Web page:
It’s good training to learn to look at your speech. If you have an absolute rule against speaking, then the mind just goes on chattering to itself, chattering all the time, to fill up the space. But if you’re allowed to speak, you’re reminded to speak wisely. Ajaan Fuang had a good rule for this. He said, “Ask yourself before you say anything, ‘Is this really necessary?’ If it’s not, you don’t say it.”

I found that when I first started to try to apply this rule to my own speech, it cut my speech down about 95%. You come to realize that a lot of the chatter in the course of the day is just that: idle chatter. It fills up the space, and you know what filler usually is: styrofoam peanuts. Shredded newspapers.

The problem is when you’re trying to fill up space, many times whatever comes into your mind pops out of your mouth without your really thinking about what the consequences are going to be. A lot of the speech that creates problems is composed of things you didn’t really intend to say but somehow they managed to come out.

So, try to show respect for the concentration of people around you, too. This way the fact that we have a lot of people here, instead of becoming a hindrance, actually becomes a help. Many people notice that when you sit in a room full of meditators it’s a lot easier to get concentrated. But then if you leave the room and everyone chatters, it just destroys it.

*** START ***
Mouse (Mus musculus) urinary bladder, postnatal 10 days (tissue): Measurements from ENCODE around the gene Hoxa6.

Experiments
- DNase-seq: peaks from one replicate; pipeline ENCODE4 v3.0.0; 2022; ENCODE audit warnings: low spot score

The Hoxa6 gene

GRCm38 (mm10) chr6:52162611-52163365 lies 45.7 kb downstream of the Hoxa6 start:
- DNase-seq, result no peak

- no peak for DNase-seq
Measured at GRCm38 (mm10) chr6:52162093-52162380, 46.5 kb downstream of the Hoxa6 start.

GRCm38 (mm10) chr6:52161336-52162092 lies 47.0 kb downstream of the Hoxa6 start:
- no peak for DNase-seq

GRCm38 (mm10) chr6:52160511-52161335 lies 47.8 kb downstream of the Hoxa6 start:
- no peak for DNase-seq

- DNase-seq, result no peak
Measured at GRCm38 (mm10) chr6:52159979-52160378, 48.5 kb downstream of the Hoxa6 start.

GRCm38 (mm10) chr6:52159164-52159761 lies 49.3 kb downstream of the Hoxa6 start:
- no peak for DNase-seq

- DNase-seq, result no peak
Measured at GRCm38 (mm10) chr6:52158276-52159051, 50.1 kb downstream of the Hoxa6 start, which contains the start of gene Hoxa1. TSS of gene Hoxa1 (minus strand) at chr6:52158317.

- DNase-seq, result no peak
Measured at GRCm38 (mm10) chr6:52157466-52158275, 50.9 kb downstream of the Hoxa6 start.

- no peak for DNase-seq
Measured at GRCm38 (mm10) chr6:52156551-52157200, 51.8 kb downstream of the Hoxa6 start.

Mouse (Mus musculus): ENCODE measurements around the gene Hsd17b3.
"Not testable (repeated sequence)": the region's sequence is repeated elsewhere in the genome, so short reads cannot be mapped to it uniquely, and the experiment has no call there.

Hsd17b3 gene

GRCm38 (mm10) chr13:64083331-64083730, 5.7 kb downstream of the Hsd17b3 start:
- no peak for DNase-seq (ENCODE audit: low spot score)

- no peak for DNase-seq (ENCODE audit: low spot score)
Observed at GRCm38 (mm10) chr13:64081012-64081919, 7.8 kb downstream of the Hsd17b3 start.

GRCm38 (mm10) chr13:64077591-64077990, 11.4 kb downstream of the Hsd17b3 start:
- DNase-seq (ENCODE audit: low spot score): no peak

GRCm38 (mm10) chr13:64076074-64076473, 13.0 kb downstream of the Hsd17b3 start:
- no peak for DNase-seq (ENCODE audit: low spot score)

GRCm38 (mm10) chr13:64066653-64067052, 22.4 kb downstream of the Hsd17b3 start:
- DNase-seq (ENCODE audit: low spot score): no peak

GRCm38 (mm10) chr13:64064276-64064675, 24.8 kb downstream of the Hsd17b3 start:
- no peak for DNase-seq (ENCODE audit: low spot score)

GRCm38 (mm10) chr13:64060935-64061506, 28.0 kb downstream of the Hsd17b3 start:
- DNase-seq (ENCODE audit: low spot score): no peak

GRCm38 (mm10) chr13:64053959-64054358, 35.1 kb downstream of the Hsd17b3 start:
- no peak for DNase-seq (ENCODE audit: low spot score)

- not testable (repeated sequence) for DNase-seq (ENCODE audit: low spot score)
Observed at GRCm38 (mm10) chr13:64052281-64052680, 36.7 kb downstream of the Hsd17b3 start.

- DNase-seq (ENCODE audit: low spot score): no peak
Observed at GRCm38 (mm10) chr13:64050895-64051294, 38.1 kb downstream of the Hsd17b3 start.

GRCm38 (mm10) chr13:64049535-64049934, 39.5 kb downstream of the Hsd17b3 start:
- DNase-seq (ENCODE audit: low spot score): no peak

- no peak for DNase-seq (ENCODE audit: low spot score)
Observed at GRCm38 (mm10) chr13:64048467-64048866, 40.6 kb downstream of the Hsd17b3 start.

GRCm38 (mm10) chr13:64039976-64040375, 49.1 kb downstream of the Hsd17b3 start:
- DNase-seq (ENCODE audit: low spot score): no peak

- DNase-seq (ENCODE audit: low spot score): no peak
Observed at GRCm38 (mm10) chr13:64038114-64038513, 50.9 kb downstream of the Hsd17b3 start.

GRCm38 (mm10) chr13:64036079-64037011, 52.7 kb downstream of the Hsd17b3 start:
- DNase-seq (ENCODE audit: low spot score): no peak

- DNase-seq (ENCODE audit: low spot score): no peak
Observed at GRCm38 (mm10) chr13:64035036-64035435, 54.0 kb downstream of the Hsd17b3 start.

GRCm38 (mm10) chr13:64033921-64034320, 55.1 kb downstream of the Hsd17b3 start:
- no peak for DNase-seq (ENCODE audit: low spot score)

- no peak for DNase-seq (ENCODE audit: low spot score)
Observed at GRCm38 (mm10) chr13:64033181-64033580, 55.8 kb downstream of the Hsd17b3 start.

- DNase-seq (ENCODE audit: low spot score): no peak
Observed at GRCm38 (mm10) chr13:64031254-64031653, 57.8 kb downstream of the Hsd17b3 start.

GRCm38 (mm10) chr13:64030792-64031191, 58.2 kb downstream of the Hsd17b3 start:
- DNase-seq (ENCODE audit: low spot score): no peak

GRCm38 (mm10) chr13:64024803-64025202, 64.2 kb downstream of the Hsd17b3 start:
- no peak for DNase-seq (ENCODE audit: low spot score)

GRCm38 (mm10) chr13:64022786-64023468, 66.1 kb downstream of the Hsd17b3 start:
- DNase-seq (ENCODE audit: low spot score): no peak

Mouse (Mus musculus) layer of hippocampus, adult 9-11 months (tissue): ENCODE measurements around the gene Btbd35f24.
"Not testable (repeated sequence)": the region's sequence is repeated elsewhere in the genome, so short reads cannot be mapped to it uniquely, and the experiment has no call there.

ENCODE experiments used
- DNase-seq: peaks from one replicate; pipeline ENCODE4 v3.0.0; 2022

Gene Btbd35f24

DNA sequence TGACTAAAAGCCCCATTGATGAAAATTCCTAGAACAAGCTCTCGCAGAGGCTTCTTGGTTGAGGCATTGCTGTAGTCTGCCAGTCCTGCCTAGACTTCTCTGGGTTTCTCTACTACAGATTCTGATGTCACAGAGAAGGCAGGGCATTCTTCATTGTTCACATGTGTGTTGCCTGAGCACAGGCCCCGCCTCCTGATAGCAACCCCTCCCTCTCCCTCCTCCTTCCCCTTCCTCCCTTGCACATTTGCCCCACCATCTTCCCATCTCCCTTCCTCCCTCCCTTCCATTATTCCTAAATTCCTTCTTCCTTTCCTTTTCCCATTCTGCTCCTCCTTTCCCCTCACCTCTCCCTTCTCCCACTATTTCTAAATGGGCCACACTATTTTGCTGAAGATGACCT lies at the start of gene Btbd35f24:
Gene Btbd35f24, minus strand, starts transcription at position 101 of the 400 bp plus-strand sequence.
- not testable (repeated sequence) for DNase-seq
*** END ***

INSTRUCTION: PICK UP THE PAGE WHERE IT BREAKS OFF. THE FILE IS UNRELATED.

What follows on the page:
So, show some respect for concentration because it’s basic respect for the mind. Concentration is what all the other good qualities—like discernment and release—depend on. To show respect for concentration is to show respect for our desire for true happiness. Give respect to the fact that other people desire true happiness as well. This is the path. The Buddha once said that Right Concentration is the heart of the Eightfold Path. The other seven factors are its requisites, things that help it along, that give it strength, but concentration itself is the heart.

So, keep that in mind. Try to maintain that heart, don’t let it stop beating because it’s hard to get started again. If it beats erratically that’s not much help, either. You want a steadiness to the concentration so that it becomes your background, the basic center for the mind.

We’re working on a concentration that’s centered but expansive. You have one spot where your main focus is, but the range of your awareness should spread to fill the whole body. This way there are no hidden corners, no places where denial or other dishonest mind functions can hide.